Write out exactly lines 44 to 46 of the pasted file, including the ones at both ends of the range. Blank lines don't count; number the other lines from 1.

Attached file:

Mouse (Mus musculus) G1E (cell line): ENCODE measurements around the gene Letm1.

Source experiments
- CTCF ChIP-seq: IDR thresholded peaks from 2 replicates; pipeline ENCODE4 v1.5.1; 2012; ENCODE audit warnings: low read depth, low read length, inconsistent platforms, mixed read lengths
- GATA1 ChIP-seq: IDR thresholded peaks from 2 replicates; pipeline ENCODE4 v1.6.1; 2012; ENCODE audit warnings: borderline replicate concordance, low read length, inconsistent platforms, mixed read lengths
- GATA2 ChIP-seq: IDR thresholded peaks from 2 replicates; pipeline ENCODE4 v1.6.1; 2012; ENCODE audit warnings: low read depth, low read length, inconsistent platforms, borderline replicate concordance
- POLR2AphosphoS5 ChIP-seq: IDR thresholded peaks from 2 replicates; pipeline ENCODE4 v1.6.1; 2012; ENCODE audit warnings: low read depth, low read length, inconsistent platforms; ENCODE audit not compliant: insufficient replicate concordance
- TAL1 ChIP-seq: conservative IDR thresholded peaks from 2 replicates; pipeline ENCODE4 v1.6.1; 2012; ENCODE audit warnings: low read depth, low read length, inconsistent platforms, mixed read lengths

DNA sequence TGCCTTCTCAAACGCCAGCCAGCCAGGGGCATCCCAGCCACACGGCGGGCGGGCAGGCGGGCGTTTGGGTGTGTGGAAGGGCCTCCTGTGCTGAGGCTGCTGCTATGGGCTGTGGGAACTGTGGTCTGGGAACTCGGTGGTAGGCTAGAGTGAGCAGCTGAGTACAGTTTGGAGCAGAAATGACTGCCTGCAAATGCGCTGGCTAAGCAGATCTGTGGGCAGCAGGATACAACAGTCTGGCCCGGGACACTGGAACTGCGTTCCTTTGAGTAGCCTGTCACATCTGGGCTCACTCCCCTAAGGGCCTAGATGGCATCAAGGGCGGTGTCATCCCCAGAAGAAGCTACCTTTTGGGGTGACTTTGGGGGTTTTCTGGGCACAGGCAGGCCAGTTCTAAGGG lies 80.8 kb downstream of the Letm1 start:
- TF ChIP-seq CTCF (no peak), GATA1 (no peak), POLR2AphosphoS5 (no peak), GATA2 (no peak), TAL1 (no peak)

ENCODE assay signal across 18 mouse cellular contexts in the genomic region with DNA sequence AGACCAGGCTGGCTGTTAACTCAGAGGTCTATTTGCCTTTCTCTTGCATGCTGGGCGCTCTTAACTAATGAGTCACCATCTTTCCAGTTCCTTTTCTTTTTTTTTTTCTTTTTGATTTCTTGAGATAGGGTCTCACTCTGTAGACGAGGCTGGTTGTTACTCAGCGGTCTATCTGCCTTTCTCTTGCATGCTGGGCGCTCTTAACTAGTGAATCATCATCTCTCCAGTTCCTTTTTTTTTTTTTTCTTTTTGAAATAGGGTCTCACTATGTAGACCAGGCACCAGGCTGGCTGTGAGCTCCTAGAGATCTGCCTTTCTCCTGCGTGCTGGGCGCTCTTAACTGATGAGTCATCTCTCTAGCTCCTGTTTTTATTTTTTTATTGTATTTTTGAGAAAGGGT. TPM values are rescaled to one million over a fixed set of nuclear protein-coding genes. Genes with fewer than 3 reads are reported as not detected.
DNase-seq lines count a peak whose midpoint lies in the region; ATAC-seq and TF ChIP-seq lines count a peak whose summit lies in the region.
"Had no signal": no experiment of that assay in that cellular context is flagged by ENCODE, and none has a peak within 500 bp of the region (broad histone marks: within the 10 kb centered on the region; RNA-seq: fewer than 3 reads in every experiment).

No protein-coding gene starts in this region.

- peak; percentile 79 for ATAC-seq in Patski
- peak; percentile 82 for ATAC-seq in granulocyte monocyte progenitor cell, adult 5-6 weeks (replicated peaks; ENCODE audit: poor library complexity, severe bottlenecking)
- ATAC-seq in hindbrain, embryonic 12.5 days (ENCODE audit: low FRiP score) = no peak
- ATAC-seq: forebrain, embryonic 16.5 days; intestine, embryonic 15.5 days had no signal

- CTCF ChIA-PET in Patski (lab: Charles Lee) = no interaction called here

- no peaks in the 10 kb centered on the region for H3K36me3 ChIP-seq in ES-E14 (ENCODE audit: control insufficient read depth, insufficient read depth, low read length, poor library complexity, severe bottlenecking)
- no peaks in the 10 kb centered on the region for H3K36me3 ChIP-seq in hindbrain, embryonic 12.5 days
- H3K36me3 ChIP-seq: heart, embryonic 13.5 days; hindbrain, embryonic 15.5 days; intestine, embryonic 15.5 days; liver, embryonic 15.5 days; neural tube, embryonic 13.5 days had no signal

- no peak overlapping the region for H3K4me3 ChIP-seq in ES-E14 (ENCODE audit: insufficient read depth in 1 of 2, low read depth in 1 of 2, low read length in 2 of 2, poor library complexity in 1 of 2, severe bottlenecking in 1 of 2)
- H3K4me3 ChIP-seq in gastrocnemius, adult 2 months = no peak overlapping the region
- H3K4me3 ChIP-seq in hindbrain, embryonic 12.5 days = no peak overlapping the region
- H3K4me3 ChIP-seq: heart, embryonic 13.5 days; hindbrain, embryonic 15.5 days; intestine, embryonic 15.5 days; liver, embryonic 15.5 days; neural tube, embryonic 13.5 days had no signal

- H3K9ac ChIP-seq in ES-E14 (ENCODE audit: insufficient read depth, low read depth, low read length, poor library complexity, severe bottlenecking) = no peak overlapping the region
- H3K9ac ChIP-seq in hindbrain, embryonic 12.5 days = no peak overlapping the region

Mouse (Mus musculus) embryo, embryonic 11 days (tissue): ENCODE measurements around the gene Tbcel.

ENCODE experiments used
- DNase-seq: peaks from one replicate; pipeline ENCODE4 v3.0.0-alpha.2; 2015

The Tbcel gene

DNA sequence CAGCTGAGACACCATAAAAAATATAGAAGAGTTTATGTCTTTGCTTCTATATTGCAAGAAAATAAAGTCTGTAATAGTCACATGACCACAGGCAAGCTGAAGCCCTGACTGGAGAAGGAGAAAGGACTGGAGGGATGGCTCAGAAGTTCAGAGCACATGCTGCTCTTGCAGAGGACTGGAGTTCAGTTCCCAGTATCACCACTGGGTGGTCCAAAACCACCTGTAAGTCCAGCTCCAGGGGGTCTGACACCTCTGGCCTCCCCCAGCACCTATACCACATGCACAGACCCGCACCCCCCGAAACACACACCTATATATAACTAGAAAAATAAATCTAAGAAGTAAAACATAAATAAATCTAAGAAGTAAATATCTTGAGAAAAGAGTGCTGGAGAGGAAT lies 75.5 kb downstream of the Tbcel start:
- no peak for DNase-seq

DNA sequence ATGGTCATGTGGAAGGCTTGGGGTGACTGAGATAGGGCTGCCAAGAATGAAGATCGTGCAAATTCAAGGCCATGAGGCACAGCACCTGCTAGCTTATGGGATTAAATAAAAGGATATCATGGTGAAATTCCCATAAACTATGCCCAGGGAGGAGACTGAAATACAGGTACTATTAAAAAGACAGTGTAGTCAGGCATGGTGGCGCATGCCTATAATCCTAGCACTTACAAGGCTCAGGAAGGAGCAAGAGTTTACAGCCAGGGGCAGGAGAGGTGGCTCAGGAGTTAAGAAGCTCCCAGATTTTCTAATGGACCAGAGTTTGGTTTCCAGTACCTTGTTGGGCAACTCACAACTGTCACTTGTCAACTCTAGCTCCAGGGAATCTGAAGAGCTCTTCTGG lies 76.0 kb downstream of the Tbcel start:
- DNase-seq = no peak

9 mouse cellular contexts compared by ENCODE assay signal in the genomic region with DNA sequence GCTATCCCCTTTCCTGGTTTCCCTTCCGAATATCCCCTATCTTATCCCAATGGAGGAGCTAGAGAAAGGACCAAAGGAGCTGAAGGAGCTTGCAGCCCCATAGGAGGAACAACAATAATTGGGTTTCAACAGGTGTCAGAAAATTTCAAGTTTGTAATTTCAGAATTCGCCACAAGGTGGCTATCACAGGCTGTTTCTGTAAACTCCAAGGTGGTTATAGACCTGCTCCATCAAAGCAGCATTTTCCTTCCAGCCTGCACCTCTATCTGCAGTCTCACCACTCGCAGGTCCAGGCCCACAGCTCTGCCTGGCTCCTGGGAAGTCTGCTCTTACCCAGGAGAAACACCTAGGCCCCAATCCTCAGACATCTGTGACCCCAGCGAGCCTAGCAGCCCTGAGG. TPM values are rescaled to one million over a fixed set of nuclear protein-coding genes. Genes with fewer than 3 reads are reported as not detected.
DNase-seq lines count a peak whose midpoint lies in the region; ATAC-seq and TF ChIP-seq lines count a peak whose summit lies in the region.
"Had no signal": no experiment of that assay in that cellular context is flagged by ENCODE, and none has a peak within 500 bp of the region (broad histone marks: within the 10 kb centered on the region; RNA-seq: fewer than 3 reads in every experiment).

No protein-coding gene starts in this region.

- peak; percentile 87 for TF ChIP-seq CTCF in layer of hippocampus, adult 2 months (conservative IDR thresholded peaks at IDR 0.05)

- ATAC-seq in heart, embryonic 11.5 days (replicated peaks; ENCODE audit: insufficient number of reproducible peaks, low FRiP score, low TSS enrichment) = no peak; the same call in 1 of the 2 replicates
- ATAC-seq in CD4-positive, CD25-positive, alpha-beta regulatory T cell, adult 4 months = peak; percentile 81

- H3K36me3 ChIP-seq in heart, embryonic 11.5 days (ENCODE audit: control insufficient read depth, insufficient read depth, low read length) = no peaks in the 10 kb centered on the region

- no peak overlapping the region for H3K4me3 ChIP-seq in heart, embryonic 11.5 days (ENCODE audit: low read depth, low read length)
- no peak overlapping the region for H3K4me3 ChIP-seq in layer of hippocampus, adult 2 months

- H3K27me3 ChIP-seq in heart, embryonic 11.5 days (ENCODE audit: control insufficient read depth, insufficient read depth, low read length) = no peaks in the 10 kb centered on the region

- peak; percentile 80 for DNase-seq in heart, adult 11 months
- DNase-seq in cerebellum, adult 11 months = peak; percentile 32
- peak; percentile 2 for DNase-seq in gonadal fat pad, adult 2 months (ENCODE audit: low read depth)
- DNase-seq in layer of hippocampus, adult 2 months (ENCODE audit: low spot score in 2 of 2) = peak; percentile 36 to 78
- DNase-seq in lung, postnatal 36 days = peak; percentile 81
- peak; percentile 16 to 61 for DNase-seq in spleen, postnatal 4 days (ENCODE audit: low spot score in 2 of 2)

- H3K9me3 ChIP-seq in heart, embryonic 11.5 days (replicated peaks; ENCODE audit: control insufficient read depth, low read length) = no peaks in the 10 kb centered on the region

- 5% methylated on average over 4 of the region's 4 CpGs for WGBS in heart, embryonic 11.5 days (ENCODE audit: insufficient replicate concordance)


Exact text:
- no peak overlapping the region for H3K4me3 ChIP-seq in heart, embryonic 11.5 days (ENCODE audit: low read depth, low read length)
- no peak overlapping the region for H3K4me3 ChIP-seq in layer of hippocampus, adult 2 months

- H3K27me3 ChIP-seq in heart, embryonic 11.5 days (ENCODE audit: control insufficient read depth, insufficient read depth, low read length) = no peaks in the 10 kb centered on the region